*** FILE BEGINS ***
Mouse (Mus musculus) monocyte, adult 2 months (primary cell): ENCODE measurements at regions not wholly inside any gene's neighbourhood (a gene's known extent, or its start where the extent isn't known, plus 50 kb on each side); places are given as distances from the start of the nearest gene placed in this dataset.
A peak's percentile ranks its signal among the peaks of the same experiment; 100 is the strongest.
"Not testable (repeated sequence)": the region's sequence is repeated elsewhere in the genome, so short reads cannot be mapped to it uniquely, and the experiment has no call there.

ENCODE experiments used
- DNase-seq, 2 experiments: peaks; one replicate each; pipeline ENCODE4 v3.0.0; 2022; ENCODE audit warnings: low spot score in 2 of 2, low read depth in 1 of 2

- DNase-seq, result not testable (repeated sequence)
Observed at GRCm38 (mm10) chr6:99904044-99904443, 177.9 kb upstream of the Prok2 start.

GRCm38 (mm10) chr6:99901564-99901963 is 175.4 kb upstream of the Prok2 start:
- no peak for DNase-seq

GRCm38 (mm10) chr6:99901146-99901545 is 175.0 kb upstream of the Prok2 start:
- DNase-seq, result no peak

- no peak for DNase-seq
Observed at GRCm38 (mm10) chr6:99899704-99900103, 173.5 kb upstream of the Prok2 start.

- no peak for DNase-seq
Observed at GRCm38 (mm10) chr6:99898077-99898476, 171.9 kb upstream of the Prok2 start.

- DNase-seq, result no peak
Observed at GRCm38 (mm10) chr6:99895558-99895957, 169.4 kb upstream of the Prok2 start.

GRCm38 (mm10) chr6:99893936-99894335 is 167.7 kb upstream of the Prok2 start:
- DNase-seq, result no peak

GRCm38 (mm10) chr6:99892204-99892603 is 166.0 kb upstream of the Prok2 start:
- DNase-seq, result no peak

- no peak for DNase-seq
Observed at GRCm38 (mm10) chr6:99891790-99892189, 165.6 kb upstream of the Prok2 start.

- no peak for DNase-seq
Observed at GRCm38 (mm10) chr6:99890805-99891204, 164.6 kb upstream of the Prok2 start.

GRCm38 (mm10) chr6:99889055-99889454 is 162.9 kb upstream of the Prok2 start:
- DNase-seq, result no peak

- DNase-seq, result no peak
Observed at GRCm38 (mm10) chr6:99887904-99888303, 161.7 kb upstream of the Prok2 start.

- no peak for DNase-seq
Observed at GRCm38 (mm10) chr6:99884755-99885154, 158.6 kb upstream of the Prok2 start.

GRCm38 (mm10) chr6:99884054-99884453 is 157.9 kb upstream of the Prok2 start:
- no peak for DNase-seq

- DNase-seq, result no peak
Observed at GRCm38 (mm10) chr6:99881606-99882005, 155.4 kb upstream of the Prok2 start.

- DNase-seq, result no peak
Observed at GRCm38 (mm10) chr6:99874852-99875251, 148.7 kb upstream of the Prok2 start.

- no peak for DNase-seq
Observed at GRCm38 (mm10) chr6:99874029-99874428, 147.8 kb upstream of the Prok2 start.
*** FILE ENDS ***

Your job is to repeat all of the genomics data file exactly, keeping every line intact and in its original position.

Mouse (Mus musculus) monocyte, adult 2 months (primary cell): ENCODE measurements at regions not wholly inside any gene's neighbourhood (a gene's known extent, or its start where the extent isn't known, plus 50 kb on each side); places are given as distances from the start of the nearest gene placed in this dataset.
A peak's percentile ranks its signal among the peaks of the same experiment; 100 is the strongest.
"Not testable (repeated sequence)": the region's sequence is repeated elsewhere in the genome, so short reads cannot be mapped to it uniquely, and the experiment has no call there.

ENCODE experiments used
- DNase-seq, 2 experiments: peaks; one replicate each; pipeline ENCODE4 v3.0.0; 2022; ENCODE audit warnings: low spot score in 2 of 2, low read depth in 1 of 2

- DNase-seq, result not testable (repeated sequence)
Observed at GRCm38 (mm10) chr6:99904044-99904443, 177.9 kb upstream of the Prok2 start.

GRCm38 (mm10) chr6:99901564-99901963 is 175.4 kb upstream of the Prok2 start:
- no peak for DNase-seq

GRCm38 (mm10) chr6:99901146-99901545 is 175.0 kb upstream of the Prok2 start:
- DNase-seq, result no peak

- no peak for DNase-seq
Observed at GRCm38 (mm10) chr6:99899704-99900103, 173.5 kb upstream of the Prok2 start.

- no peak for DNase-seq
Observed at GRCm38 (mm10) chr6:99898077-99898476, 171.9 kb upstream of the Prok2 start.

- DNase-seq, result no peak
Observed at GRCm38 (mm10) chr6:99895558-99895957, 169.4 kb upstream of the Prok2 start.

GRCm38 (mm10) chr6:99893936-99894335 is 167.7 kb upstream of the Prok2 start:
- DNase-seq, result no peak

GRCm38 (mm10) chr6:99892204-99892603 is 166.0 kb upstream of the Prok2 start:
- DNase-seq, result no peak

- no peak for DNase-seq
Observed at GRCm38 (mm10) chr6:99891790-99892189, 165.6 kb upstream of the Prok2 start.

- no peak for DNase-seq
Observed at GRCm38 (mm10) chr6:99890805-99891204, 164.6 kb upstream of the Prok2 start.

GRCm38 (mm10) chr6:99889055-99889454 is 162.9 kb upstream of the Prok2 start:
- DNase-seq, result no peak

- DNase-seq, result no peak
Observed at GRCm38 (mm10) chr6:99887904-99888303, 161.7 kb upstream of the Prok2 start.

- no peak for DNase-seq
Observed at GRCm38 (mm10) chr6:99884755-99885154, 158.6 kb upstream of the Prok2 start.

GRCm38 (mm10) chr6:99884054-99884453 is 157.9 kb upstream of the Prok2 start:
- no peak for DNase-seq

- DNase-seq, result no peak
Observed at GRCm38 (mm10) chr6:99881606-99882005, 155.4 kb upstream of the Prok2 start.

- DNase-seq, result no peak
Observed at GRCm38 (mm10) chr6:99874852-99875251, 148.7 kb upstream of the Prok2 start.

- no peak for DNase-seq
Observed at GRCm38 (mm10) chr6:99874029-99874428, 147.8 kb upstream of the Prok2 start.